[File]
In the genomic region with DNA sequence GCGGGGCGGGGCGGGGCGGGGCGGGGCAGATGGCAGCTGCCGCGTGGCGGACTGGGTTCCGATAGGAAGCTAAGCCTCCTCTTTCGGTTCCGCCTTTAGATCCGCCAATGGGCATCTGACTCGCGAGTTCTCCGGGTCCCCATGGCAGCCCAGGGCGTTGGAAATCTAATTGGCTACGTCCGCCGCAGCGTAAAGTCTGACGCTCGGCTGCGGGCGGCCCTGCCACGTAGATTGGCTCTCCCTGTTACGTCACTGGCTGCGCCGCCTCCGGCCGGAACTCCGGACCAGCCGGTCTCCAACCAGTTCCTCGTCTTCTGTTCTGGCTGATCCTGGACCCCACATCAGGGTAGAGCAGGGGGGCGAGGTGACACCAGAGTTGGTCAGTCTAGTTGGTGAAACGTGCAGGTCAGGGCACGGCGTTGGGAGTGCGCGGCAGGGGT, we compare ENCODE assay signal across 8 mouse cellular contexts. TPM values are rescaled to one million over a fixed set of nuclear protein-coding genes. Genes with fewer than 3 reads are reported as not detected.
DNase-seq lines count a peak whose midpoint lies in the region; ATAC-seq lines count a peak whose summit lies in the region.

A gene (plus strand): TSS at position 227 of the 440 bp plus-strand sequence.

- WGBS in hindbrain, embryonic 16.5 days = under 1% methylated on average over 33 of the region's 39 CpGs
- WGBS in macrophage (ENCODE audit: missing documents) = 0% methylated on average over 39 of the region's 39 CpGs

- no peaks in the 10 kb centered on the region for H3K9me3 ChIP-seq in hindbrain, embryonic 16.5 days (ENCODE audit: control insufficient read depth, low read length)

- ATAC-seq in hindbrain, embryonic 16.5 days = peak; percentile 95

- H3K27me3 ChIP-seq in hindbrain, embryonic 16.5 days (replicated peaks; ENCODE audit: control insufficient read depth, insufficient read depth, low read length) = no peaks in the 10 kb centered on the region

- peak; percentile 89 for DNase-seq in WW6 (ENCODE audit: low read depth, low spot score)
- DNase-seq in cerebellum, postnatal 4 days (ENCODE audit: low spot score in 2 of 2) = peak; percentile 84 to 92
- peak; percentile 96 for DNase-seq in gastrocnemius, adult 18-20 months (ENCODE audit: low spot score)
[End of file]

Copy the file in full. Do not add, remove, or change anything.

In the genomic region with DNA sequence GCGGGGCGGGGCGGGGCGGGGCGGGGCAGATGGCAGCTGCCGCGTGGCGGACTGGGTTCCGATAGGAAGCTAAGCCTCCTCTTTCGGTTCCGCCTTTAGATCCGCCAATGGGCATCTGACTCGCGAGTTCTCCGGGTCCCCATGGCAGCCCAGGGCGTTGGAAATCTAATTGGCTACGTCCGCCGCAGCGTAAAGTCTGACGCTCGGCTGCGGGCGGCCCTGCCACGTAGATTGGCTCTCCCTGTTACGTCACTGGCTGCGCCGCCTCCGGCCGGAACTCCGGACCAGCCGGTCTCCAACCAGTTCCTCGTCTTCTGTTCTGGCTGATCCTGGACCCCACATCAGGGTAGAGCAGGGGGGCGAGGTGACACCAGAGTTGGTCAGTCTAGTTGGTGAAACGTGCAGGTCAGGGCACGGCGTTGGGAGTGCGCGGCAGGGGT, we compare ENCODE assay signal across 8 mouse cellular contexts. TPM values are rescaled to one million over a fixed set of nuclear protein-coding genes. Genes with fewer than 3 reads are reported as not detected.
DNase-seq lines count a peak whose midpoint lies in the region; ATAC-seq lines count a peak whose summit lies in the region.

A gene (plus strand): TSS at position 227 of the 440 bp plus-strand sequence.

- WGBS in hindbrain, embryonic 16.5 days = under 1% methylated on average over 33 of the region's 39 CpGs
- WGBS in macrophage (ENCODE audit: missing documents) = 0% methylated on average over 39 of the region's 39 CpGs

- no peaks in the 10 kb centered on the region for H3K9me3 ChIP-seq in hindbrain, embryonic 16.5 days (ENCODE audit: control insufficient read depth, low read length)

- ATAC-seq in hindbrain, embryonic 16.5 days = peak; percentile 95

- H3K27me3 ChIP-seq in hindbrain, embryonic 16.5 days (replicated peaks; ENCODE audit: control insufficient read depth, insufficient read depth, low read length) = no peaks in the 10 kb centered on the region

- peak; percentile 89 for DNase-seq in WW6 (ENCODE audit: low read depth, low spot score)
- DNase-seq in cerebellum, postnatal 4 days (ENCODE audit: low spot score in 2 of 2) = peak; percentile 84 to 92
- peak; percentile 96 for DNase-seq in gastrocnemius, adult 18-20 months (ENCODE audit: low spot score)